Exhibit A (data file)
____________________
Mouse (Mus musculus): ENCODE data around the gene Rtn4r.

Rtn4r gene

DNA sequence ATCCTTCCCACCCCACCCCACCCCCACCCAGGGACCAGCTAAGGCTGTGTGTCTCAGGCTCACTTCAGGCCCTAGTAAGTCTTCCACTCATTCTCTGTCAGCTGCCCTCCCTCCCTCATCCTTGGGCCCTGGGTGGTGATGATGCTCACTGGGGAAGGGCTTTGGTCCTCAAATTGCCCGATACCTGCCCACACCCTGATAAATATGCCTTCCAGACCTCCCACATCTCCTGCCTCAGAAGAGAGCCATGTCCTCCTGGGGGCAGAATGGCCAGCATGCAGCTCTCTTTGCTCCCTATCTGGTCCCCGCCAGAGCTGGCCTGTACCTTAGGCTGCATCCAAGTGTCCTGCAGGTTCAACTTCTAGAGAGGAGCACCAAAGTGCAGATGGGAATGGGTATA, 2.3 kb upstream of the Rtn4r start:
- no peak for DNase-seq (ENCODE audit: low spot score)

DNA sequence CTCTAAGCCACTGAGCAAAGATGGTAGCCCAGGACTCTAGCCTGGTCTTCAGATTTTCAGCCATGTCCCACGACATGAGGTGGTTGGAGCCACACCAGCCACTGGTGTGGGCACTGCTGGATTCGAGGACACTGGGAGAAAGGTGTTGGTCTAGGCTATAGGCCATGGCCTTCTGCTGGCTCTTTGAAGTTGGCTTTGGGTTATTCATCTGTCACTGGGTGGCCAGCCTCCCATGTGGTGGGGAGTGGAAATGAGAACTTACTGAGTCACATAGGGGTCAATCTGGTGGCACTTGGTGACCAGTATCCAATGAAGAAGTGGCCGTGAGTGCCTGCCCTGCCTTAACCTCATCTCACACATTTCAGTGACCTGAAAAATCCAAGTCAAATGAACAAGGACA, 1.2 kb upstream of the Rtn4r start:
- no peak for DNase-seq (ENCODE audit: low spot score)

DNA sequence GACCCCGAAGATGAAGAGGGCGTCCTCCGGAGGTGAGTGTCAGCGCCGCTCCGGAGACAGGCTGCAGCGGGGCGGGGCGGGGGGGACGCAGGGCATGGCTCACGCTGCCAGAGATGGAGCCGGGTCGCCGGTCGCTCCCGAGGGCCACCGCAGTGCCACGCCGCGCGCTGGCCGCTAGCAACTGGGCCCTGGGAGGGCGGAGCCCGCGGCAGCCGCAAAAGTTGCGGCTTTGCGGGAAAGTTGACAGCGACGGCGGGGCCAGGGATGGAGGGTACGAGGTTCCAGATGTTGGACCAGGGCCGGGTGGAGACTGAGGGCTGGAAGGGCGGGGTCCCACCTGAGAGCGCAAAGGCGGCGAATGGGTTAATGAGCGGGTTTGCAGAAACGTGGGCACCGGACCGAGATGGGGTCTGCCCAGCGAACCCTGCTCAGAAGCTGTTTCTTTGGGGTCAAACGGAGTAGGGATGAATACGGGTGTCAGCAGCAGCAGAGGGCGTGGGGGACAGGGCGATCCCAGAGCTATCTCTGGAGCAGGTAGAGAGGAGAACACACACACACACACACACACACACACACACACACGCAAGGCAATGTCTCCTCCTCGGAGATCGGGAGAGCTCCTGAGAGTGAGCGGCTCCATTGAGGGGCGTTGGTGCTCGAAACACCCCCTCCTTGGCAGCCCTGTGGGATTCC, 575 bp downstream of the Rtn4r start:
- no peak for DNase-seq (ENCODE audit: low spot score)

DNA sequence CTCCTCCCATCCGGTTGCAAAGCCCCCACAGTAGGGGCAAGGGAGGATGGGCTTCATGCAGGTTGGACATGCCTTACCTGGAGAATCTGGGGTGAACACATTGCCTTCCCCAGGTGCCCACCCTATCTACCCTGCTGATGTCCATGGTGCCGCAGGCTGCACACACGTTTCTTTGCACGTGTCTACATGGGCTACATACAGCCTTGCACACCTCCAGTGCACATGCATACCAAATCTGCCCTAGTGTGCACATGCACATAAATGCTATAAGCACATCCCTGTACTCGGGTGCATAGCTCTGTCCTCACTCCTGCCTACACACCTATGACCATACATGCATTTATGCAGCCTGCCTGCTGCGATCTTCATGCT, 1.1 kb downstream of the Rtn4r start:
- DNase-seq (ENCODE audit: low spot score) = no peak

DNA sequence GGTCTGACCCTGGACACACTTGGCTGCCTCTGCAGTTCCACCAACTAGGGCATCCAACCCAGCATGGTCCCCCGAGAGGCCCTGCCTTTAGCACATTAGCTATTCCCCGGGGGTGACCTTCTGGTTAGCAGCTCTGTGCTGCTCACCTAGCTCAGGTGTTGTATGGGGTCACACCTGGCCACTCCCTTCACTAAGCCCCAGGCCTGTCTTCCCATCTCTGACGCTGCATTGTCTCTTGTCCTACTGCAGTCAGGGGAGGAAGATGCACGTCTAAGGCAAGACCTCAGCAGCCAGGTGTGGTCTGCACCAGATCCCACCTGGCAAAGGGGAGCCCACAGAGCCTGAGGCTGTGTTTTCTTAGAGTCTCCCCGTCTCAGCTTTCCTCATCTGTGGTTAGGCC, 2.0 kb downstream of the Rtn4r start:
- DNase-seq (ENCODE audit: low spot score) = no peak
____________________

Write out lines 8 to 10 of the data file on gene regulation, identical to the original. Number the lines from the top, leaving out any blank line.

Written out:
- no peak for DNase-seq (ENCODE audit: low spot score)

DNA sequence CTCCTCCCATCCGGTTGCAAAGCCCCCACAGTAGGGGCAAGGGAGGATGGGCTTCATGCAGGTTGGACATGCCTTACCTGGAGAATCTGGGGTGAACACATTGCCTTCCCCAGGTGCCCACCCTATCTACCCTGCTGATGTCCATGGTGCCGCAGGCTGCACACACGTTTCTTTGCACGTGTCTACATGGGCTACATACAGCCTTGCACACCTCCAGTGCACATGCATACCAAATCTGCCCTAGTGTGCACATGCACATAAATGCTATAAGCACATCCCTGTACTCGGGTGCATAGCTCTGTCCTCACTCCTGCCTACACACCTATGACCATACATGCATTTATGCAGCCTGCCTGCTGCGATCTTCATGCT, 1.1 kb downstream of the Rtn4r start:
- DNase-seq (ENCODE audit: low spot score) = no peak